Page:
Think about creating an ‘instant antique’ rusted door, a ‘bronze’ statue that’s really concrete underneath, turning your old plastic planters into chic stainless steel, making an outside chalkboard for the kids or even using glow-in-the-dark paint for your own night ‘stars’.
Matters of maintenance
Avoid pale, smooth surfaces near your boundaries, such as on front fences, as they might attract graffiti. Also keep in mind that flat and textured paint picks up more dust and will need to be washed down regularly. For damp areas, choose paint with good mould resistance.
Photos courtesy of Porter’s Paints (www.porterspaints.com.au) and Dulux (www.dulux.com.au).
Tricks of the trade
1. Use the proper safety gear
There are a few basic safety rules when painting. You need to make sure you use the proper gear such as goggles, boots, masks, ladders and, for high jobs, scaffolding.
2. Prepare, and prepare again
No matter what the job, taking the time to prepare the surfaces properly is vital. When you are painting outside for timber homes you need to replace rotting timbers and fill holes with Polyfilla using a putty knife. It’s best to overfill to compensate for shrinkage.
If boards are likely to move, use Polyfilla High Stress Gap Sealant. For brick or masonry, you need to scrape away loose paint and fill holes with an exterior masonry filler using a broad-bladed knife or scraper. Use a brush or a rag to roughen the filler before it is completely dry to match the texture of the surrounding surface. For larger holes you need a ready-mixed filler such as Polyfilla Ready To Use Large Cracks.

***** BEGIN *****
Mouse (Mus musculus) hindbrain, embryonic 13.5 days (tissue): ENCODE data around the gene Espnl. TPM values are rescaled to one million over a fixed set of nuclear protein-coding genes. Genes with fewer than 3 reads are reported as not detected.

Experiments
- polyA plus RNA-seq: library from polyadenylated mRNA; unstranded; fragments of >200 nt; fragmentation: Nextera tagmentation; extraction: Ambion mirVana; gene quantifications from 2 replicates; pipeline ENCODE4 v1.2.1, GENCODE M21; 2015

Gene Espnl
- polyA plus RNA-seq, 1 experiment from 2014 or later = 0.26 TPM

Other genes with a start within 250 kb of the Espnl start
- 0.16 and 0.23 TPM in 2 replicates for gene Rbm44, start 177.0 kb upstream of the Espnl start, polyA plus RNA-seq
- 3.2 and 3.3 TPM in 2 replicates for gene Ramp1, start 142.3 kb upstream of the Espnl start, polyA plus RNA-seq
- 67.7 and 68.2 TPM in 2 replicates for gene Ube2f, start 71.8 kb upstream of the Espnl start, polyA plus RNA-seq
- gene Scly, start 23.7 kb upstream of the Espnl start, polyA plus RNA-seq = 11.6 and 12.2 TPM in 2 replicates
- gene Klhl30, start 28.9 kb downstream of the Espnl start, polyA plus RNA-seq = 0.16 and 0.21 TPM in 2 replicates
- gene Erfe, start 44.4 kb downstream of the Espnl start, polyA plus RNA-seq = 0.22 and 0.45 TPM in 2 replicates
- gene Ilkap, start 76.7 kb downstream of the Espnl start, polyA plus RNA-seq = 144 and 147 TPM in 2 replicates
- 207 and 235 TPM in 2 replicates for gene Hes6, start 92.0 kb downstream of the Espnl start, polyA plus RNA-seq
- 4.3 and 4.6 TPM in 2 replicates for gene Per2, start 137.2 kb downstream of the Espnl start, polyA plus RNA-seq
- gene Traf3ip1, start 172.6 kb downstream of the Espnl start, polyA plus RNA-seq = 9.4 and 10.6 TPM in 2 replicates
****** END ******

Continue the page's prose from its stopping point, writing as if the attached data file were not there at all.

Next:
3. Use the right tools and save time
Using the right tools will make a paint job so much easier. If you have a lot of sanding to do, such as painting onto bare timber, a mechanical sander can save a lot of time. For paint work and wood, general-purpose sandpaper is fine but for bare metal, cloth-backed emery paper is the ticket. It will last longer and do the job faster.
4. Mask and save
Painting is faster and cleaner if you mask the area first. Use masking tape to protect areas you don’t want to paint, such as window glass, and remember to remove the tape and paper before the paint is too dry. Removing tape too late can lift and break the dry paint leaving a cracked and jagged edge.
5. Keep it consistent
If you are using more than one can, tip the contents of each into a larger container then stir. This makes sure the colour is consistent and means you can pour the paint directly into your tray or refill the original tins for storage.
6. Careful with that roller!
Once you’ve done the brush work, dip the roller into the paint. Roll it gently to ensure it’s even. Proper coverage on the roller is important.
7. Look after your gear
Once you have finished the job, remove as much paint as possible before cleaning the brushes and rollers with soap and warm water, rinse well and straighten the brush bristles with an old comb. Dry empty containers in a ventilated area and recycle with your local council’s program.
Information courtesy of Dulux: www.dulux.com.au